With just a few days left of the legislative session, we're working to get as many answers as possible to questions posed during our last WLRN-Miami Herald Town Hall meeting in February.
This question comes from Steve Moyer of Cooper City:
"I have a disabled child that attends public school and feel the education provided to most ESE (Exceptional Student Education) students in Broward County as well as other districts is inadequate.
I have also been advocating for restrictions on the use of restraint and seclusion of ESE students. Given the data, I am appalled that the Legislature refuses to act.
For instance, the most available data shows that in both the counties of Orange and Hillsborough, the number of restraint incidents is larger than the counties of Dade, Broward and Palm Beach combined.
The companion bill to HB291 by Representative (Katie) Edwards is currently in Senate draft form and sponsored by Senator (Anitere) Flores. It is similar to her bill from last session relating to restraint and seclusion.
Will both Senators co-sponsor and support the passage of this bill?"
The short answer is yes. Both lawmakers sponsored bills in the House and Senate. The rest of the answer comes from Rep. Katie Edwards, D-Sunrise.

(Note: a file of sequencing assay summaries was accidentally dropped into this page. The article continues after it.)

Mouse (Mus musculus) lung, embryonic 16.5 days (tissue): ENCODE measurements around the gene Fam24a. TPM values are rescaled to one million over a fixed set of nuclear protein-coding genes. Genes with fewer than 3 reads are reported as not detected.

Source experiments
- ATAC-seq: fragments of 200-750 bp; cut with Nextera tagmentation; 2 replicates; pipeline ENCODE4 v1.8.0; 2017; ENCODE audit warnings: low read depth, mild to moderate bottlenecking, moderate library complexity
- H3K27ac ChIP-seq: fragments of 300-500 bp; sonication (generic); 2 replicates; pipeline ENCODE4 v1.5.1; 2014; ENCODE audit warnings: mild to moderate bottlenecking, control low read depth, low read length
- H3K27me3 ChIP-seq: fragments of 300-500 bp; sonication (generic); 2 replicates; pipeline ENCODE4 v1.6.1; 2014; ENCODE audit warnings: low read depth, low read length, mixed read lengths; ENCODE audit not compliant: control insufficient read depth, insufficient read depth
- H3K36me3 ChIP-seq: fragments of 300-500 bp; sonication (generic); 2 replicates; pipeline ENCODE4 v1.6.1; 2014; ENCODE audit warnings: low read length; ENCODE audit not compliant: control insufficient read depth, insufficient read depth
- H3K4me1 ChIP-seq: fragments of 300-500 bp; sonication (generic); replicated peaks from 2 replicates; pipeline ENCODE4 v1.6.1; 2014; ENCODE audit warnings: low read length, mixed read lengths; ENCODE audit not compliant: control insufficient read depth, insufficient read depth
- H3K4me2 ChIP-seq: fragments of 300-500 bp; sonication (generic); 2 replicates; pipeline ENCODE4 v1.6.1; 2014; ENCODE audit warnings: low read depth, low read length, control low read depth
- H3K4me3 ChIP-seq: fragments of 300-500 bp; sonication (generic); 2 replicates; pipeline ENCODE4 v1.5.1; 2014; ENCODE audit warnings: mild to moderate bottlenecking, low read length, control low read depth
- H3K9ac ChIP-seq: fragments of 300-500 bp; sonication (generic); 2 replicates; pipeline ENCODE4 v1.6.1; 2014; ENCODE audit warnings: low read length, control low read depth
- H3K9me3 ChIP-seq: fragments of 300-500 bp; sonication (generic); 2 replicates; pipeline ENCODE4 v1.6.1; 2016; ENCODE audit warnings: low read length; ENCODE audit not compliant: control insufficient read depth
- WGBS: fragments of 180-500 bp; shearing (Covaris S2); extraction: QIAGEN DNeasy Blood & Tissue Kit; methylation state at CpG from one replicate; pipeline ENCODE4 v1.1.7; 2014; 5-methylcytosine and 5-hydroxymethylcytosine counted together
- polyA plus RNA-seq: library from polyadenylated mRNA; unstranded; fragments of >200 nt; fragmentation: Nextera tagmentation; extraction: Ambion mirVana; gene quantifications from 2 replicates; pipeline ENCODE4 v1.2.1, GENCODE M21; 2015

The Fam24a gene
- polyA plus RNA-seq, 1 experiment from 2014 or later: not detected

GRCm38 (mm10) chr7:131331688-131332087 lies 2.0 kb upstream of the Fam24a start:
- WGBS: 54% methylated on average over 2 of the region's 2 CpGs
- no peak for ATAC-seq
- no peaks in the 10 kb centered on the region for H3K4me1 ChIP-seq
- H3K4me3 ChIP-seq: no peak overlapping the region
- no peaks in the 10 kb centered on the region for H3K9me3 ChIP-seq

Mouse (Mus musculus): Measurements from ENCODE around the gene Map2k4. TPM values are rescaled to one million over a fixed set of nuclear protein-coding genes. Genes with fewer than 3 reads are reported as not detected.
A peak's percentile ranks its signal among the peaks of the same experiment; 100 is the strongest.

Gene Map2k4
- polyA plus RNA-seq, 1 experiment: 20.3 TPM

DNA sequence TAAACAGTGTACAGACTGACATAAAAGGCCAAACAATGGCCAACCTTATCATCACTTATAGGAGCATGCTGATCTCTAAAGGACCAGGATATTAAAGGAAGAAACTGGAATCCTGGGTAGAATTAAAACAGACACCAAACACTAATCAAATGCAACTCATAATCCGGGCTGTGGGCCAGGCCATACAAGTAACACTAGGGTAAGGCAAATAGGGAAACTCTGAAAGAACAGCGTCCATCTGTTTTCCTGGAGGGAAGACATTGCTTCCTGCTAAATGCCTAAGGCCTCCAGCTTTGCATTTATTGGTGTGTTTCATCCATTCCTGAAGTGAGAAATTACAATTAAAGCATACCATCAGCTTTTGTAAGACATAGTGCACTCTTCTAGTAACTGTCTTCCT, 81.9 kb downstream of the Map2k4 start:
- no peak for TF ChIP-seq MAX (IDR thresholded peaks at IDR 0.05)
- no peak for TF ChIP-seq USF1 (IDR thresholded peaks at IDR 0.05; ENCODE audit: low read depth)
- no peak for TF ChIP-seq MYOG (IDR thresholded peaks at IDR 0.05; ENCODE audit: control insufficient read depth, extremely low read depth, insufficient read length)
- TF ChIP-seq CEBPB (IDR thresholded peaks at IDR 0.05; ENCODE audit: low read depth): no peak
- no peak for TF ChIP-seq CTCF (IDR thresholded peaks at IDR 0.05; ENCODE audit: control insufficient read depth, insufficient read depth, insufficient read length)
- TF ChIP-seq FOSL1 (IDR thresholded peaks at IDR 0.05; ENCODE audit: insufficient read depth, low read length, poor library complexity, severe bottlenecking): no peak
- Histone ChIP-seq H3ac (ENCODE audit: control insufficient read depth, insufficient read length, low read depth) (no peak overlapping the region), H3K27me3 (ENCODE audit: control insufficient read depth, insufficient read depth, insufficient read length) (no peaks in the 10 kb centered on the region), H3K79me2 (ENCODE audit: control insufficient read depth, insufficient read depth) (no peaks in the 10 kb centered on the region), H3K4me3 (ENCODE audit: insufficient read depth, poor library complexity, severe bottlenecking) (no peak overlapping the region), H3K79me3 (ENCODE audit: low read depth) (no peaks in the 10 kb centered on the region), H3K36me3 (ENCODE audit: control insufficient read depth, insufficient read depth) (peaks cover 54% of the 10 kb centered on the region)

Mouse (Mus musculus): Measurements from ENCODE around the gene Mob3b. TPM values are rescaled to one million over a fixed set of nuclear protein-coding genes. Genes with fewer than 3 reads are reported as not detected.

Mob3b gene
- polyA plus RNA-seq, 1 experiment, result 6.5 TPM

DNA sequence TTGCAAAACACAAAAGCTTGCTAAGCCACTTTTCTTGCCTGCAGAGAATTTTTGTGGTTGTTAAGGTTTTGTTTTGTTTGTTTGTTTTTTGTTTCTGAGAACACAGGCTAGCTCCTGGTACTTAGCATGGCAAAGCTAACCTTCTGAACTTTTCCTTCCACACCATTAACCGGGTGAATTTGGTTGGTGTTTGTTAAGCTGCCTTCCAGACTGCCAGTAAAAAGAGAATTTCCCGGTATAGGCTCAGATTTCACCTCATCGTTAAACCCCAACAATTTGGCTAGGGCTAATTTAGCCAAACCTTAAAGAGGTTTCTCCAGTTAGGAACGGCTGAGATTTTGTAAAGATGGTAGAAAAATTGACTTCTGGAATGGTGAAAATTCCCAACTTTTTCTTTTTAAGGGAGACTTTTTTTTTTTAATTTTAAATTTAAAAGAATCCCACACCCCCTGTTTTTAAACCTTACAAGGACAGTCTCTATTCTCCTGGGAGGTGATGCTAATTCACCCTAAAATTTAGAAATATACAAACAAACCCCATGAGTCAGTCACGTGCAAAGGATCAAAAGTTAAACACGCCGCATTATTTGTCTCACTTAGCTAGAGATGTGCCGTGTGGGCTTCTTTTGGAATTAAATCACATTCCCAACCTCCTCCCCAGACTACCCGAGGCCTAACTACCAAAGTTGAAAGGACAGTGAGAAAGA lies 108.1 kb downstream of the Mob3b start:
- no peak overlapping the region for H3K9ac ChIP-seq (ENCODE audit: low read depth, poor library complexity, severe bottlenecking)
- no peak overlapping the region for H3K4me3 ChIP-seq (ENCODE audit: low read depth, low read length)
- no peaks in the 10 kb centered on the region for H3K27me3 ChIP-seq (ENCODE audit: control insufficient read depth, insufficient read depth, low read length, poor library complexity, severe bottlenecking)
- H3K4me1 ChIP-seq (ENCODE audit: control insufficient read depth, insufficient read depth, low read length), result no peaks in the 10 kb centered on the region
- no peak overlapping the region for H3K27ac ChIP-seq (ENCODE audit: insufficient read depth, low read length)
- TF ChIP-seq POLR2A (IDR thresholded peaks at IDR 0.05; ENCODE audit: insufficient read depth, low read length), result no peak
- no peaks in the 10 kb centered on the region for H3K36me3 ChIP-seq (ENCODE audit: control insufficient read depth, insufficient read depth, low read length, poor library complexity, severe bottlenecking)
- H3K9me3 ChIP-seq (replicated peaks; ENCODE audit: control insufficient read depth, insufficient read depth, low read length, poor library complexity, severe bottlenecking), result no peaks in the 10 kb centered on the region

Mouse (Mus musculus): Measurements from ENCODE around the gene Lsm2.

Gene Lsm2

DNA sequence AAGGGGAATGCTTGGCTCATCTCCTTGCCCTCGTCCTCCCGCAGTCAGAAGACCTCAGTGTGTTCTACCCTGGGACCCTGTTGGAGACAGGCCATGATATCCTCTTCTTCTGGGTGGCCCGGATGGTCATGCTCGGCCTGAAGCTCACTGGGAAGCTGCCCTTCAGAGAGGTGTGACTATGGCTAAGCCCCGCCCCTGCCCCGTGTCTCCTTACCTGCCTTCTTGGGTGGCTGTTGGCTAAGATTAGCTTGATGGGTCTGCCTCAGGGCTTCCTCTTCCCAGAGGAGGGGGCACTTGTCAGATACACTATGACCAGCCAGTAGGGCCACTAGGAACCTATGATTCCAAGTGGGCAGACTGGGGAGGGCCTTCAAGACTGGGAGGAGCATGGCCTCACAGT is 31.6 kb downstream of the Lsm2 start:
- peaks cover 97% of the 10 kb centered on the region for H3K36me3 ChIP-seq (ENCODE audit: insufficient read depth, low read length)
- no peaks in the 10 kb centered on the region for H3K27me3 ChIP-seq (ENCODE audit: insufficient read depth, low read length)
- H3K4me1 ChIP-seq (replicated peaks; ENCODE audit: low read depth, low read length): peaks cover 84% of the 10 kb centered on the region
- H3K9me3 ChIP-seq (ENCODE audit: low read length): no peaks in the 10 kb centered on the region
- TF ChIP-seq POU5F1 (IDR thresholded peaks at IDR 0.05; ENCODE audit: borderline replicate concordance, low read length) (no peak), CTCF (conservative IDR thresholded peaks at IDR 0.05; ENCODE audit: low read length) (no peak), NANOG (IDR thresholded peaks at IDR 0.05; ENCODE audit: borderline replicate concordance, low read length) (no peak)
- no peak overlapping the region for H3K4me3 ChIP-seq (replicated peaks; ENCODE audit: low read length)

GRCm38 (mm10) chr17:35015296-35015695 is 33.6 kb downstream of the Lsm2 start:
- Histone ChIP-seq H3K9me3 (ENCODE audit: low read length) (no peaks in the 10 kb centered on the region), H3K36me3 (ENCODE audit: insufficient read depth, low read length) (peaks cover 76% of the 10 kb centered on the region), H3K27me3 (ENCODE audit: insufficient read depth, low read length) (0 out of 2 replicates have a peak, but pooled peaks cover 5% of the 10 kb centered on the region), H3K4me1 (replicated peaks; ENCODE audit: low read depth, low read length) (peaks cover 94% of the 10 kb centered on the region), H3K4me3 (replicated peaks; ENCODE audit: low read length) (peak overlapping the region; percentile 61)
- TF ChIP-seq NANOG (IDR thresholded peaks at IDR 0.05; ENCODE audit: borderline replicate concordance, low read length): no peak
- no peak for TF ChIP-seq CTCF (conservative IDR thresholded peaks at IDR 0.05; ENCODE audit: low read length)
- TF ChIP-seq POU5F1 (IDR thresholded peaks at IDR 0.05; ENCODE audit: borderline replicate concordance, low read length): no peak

"I was proud to work with Sen. Anitere Flores (R-Miami) this year on a bill that would have eliminated seclusion rooms and placed guidelines on how our public school teachers implement restraint.
I heard from many families who shared their stories and this was a priority for them. Even though the bill did not receive a committee hearing this year, we've worked with many stakeholders and I plan on filing the bill again next year with that input.
One of the issues we found in talking (about seclusion and restraint) with county school boards, superintendents and staff was that there is reporting, but it's disproportionate because there are different methods of reporting.
So, for example, one incident may be recorded as one seclusion and/or restraint. There may be multiple seclusions or restraints within one episode of trying to either calm a student down or address a situation happening in the classroom. That's what we found in talking with folks from Orange County and Miami-Dade.
So, perhaps next year we need to clarify how incidents are to be reported so we can address why those disparities are showing up in the numbers."